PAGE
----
The Beatles’ eighth UK album caused a seismic shift in popular music. Recorded in over 400 hours during a 129-day period, Sgt Pepper’s Lonely Hearts Club Band helped define the 1967 Summer of Love, and was instantly recognised as a major leap forward for modern music.
The mood of the album was in the spirit of the age, because we ourselves were fitting into the mood of the time. The idea wasn’t to do anything to cater for that mood – we happened to be in that mood anyway. And it wasn’t just the general mood of the time that influenced us; I was searching for references that were more on the fringe of things. The actual mood of the time was more likely to be The Move, or Status Quo or whatever – whereas outside all of that there was this avant-garde mode, which I think was coming into Pepper.
There was definitely a movement of people. All I am saying is: we weren’t really trying to cater for that movement – we were just being part of it, as we always had been. I maintain The Beatles weren’t the leaders of the generation, but the spokesmen. We were only doing what the kids in the art schools were all doing. It was a wild time, and it feels to me like a time warp – there we were in a magical wizard-land with velvet patchwork clothes and burning joss sticks, and here we are now soberly dressed.
Even more so than its predecessor, Revolver, Sgt Pepper’s Lonely Hearts Club Band saw The Beatles pushing boundaries within the studio, creating sounds which had never before been heard. They made extensive use of orchestras and other hired musicians, and combined a variety of musical styles including rock, music hall, psychedelia, traditional Indian and Western classical.
From the fairground swirls of ‘Being For The Benefit Of Mr Kite!’ to the animal stampede that closes ‘Good Morning Good Morning’, Sgt Pepper’s Lonely Hearts Club Band signalled to the world that The Beatles were no longer the loveable moptops of old, unwilling to sing simple love songs and perform for crowds who were more interested in screaming than listening.
The album was always going to have ‘Sgt Pepper’ at the beginning; and if you listen to the first two tracks, you can hear it was going to be a show album. It was Sgt Pepper and his Lonely Hearts Club Band with all these other acts, and it was going to run like a rock opera. It had started out with a feeling that it was going to be something totally different, but we only got as far as ‘Sgt Pepper’ and Billy Shears (singing ‘With A Little Help From My Friends’), and then we thought: ‘Sod it! it’s just two tracks.’ It still kept the title and the feel that it’s all connected, although in the end we didn’t actually connect all the songs up.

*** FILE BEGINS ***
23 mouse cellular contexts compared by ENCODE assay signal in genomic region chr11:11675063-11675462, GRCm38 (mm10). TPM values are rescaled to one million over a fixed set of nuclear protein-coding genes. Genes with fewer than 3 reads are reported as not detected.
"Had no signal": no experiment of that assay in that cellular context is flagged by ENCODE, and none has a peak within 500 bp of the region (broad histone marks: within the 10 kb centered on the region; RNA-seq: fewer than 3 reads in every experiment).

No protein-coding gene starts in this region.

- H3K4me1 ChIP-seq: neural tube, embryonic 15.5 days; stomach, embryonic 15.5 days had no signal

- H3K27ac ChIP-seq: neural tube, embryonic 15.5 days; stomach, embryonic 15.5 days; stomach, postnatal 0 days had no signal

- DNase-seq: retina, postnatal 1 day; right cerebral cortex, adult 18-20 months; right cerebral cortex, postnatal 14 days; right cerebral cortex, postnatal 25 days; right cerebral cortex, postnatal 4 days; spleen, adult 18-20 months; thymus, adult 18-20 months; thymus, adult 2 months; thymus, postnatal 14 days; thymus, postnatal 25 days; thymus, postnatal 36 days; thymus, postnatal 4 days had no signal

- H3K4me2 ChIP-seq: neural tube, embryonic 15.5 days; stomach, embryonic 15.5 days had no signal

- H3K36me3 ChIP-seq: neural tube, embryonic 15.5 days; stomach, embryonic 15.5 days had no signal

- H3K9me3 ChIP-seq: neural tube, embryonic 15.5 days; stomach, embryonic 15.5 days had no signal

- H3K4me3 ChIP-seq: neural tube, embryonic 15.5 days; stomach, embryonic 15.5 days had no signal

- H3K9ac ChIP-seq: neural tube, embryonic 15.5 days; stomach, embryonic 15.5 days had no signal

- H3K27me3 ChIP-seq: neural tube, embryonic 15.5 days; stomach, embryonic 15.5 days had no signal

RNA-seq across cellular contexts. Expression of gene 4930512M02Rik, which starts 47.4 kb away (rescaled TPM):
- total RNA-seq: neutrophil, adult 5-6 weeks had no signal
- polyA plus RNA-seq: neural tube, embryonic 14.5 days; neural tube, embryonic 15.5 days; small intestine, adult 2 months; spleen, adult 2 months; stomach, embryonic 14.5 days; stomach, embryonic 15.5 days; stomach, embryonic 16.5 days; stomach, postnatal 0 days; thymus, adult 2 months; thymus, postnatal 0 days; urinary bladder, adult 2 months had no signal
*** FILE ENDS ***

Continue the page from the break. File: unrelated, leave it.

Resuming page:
At the core of Sgt Pepper is the sound of The Beatles’ English background, with tales of runaway girls, circus attractions, Isle of Wight holiday cottages, domestic violence, home improvements, Daily Mail news stories, memories of school days, and favourite childhood literature – far from the riches they enjoyed as the most famous foursome on the planet, but remembering times past and wondering what the future would hold.
Prior to the release of Sgt Pepper, however, many commentators believed The Beatles to be over as a group. They had ceased touring and largely retreated from public view, and ‘Penny Lane’/‘Strawberry Fields Forever’ had failed to top the UK singles chart after its February 1967 release.
After the record was finished, I thought it was great. I thought it was a huge advance, and I was very pleased because a month or two earlier the press and the music papers had been saying, ‘What are The Beatles up to? Drying up, I suppose.’ So it was nice, making an album like Pepper and thinking, ‘Yeah, drying up, I suppose. That’s right.’ It was lovely to have them on that when it came out. I loved it. I had a party to celebrate – that whole weekend was a bit of a party, as far as I recall. I remember getting telegrams saying: ‘Long live Sgt Pepper.’ People would come round and say, ‘Great album, man.’